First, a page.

Kiesha Seaton, an Uber driver who is black, told the Globe that she doesn't think race has anything to do with the tips she does or does not receive, saying, “It’s all about the service you provide, and if you provide top-notch, five-star service, you expect to be compensated as such." She went on to cite a large tip she once received as evidence, while admitting that she’s not sure how the experience would have played out if she were white.

Still, other Uber drivers have argued that everything from the model of the car they drive to their physical appearance can affect their tips.

In the service industry, there are obviously innumerable variables that can affect tipping behavior, ranging from the general mood of the customer or server to their economic status to the widely misunderstood and confusing language of a tipping policy.

Photo by Spencer Platt/Getty Images.

In a perfect system, Uber wouldn't need a tipping feature.

The company would simply pay their drivers a fair living wage and negate the need for the customer to provide extra in the form of tips.

Joe's Crab Shack recently became the first major restaurant chain to test out that concept. The restaurant raised its servers' starting wage to $14 an hour (from just over $2) and banned tipping. CEO Ray Blanchette argued that it would increase employee retention and guarantee that servers take home a consistent paycheck even if they work on slow nights — something that could be financially devastating to a server under the old model.

If Uber wants to make its employees happy, clear up all the tipping confusion, and account for unfortunate racial discrepancies, it might want to try paying its drivers a living wage.

Frankly, if Uber can afford to deliver kittens to your door once a year, it can probably afford to treat its workers fairly.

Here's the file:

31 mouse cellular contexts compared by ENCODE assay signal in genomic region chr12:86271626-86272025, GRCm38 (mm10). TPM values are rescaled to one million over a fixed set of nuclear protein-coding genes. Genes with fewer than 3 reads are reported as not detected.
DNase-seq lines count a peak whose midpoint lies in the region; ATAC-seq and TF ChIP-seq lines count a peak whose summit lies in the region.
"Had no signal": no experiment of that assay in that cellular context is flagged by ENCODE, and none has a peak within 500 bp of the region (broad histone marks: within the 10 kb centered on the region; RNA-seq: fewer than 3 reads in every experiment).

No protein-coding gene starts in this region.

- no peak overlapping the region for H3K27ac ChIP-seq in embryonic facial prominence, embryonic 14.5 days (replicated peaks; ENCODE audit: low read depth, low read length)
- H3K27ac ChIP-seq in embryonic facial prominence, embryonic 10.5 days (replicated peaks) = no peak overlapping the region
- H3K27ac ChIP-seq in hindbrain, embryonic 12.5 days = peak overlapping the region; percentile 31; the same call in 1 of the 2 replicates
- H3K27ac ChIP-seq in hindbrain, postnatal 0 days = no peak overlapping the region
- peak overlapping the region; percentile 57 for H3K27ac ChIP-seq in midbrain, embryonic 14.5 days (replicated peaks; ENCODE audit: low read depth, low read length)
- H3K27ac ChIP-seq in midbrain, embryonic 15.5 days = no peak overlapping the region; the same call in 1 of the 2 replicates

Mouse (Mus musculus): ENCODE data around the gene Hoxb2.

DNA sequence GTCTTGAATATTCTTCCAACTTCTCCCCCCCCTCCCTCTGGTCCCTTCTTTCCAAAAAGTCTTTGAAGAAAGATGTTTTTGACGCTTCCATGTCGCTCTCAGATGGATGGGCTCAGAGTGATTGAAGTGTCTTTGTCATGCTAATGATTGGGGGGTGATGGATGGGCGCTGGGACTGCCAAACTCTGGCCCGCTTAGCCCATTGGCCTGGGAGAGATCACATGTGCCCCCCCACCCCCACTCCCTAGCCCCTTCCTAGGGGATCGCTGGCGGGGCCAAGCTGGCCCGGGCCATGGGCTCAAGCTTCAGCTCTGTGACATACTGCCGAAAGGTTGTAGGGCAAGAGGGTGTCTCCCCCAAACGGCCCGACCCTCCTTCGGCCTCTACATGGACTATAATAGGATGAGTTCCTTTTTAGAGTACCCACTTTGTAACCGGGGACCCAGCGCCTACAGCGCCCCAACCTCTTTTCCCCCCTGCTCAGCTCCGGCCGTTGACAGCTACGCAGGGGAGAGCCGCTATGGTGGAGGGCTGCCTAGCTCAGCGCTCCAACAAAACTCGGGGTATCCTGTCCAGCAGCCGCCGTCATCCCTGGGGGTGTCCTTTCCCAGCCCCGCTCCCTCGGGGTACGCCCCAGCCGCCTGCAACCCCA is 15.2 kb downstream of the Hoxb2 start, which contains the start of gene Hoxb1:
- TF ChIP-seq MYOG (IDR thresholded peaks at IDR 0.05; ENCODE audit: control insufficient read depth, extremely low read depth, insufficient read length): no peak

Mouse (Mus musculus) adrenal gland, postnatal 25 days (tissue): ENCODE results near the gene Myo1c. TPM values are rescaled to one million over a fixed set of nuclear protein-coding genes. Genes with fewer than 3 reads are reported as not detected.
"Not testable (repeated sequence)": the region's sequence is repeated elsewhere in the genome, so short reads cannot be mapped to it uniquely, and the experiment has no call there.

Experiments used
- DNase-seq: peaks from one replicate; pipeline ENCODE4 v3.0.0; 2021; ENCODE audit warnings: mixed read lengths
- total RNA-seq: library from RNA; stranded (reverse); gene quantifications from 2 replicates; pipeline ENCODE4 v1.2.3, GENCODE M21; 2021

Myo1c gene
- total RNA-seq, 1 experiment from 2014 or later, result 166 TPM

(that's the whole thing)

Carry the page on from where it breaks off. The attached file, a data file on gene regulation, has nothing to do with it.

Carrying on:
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It was a mere three weeks ago that President Biden announced that the U.S. would have enough vaccine supply to cover every adult American by the end of July. At the time, that was good news.

Today, he's bumped up that date by two full months.

That's great news.

In his announcement to the nation, Biden outlined the updated process for getting the country immunized against COVID-19.


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True

We're redefining what normal means in these uncertain times, and although this is different for all of us, love continues to transform us for the better.

Love is what united Marie-Claire and David Archbold, who met while taking a photography class. "We went into the darkroom to see what developed," they joke—and after a decade of marriage, they know firsthand the deep commitment and connection romantic love requires.

All photos courtesy of Marie-Claire and David Archbold

However, their relationship became even sweeter when they adopted James: a little boy with a huge heart.